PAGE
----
Under SB161, IPA would be required to notify the state a year in advance of its intent to close the coal plant (meaning this year). When that happens, the Utah Public Service Commission would be required to hold a public hearing within 60 days “for the purpose of establishing the fair market value of the electrical generation facility.”

After the hearing, the PSC would have 30 more days to come up with a figure for a fair market value. After that, IPA would have 90 days to offer the plant to the public.

If that offer returns bids at or above the set price, IPA would be required to sell to the highest bidder. But if no one makes an offer matching the set value, IPA has to offer it to the state of Utah at the fair market price

In other words, a state entity (the Public Service Commission) would set the price at which the state could buy an asset, a potential conflict that could spur a legal challenge.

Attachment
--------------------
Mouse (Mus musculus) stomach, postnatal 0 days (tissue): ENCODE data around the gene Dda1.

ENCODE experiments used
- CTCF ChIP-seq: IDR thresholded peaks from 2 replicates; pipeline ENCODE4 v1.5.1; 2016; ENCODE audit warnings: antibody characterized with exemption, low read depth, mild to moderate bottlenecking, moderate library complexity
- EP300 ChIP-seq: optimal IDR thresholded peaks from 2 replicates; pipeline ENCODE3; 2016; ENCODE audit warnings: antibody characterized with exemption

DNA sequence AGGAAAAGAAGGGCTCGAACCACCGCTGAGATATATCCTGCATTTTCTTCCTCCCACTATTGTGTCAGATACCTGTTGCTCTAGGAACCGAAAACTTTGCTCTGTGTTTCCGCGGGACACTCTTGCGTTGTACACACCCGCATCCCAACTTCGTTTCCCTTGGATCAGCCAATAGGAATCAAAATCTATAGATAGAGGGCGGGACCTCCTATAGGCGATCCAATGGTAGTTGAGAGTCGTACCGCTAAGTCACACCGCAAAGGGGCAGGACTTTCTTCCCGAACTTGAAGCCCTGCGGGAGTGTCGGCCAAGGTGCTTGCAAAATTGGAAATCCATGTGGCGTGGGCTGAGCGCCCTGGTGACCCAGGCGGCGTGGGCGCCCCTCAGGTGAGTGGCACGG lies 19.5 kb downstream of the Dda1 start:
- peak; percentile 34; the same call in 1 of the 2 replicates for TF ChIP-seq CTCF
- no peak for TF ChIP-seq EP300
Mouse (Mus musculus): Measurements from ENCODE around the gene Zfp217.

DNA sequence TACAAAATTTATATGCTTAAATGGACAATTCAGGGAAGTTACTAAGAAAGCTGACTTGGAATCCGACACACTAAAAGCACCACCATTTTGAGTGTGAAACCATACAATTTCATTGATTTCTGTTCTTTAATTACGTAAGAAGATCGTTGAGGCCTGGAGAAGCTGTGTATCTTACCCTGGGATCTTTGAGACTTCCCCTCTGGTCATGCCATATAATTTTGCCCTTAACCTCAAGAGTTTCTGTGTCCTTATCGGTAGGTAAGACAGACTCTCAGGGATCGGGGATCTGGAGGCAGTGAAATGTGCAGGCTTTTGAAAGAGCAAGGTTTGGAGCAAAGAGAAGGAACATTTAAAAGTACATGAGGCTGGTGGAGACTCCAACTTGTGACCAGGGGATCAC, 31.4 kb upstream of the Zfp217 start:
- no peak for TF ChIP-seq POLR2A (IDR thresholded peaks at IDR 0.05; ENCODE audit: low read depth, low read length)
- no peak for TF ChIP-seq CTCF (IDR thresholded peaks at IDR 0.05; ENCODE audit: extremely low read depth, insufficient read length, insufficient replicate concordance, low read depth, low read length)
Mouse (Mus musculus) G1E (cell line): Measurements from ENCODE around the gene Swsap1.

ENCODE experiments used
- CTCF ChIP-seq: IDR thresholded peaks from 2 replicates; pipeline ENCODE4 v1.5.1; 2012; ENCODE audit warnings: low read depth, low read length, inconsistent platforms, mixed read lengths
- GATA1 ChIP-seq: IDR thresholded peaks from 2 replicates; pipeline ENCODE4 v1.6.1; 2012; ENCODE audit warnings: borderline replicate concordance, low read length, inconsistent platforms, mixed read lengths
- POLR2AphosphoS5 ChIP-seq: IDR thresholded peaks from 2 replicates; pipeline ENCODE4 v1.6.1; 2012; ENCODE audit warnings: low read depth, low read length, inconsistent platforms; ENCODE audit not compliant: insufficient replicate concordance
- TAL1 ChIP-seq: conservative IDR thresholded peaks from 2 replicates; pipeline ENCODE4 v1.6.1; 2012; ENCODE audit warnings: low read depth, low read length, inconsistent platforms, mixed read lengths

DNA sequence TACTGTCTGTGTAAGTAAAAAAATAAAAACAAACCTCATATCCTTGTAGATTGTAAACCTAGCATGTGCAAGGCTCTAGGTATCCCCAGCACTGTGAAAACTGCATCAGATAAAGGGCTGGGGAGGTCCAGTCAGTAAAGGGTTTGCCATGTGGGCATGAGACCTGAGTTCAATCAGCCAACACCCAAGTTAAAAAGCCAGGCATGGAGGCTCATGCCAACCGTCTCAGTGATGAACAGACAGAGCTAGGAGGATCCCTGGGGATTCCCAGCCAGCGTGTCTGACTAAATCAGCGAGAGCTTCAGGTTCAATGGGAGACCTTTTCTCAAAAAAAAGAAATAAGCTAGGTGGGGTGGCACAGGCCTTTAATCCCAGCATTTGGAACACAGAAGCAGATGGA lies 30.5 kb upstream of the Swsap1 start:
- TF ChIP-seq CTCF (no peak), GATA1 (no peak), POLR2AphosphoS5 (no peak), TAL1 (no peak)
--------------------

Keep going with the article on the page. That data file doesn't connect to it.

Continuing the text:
One PSC member, John Harvey, told legislators that setting a market value would be a new process for the agency, which is charged with regulating public utilities in the state. He expects it would cost $250,000 to hire outside expertise to pull it off. A fiscal note on the bill has not been released, but it also is expected that the Utah Department of Environmental Quality would have additional costs.

Who would buy it?

Sen. Evan VIckers, R-Cedar City, the only Republican who voted against advancing the measure, was unsure the compressed timetable would yield a buyer when so much is unknown. “I don’t know how a bidder could bid on it without an air permit.”

Bill language also shows a strong level of distrust of IPA. “If a project entity [IPA] fails to disclose information as required ... the project entity retains any liability related to the electrical generation facility regardless of the sale.”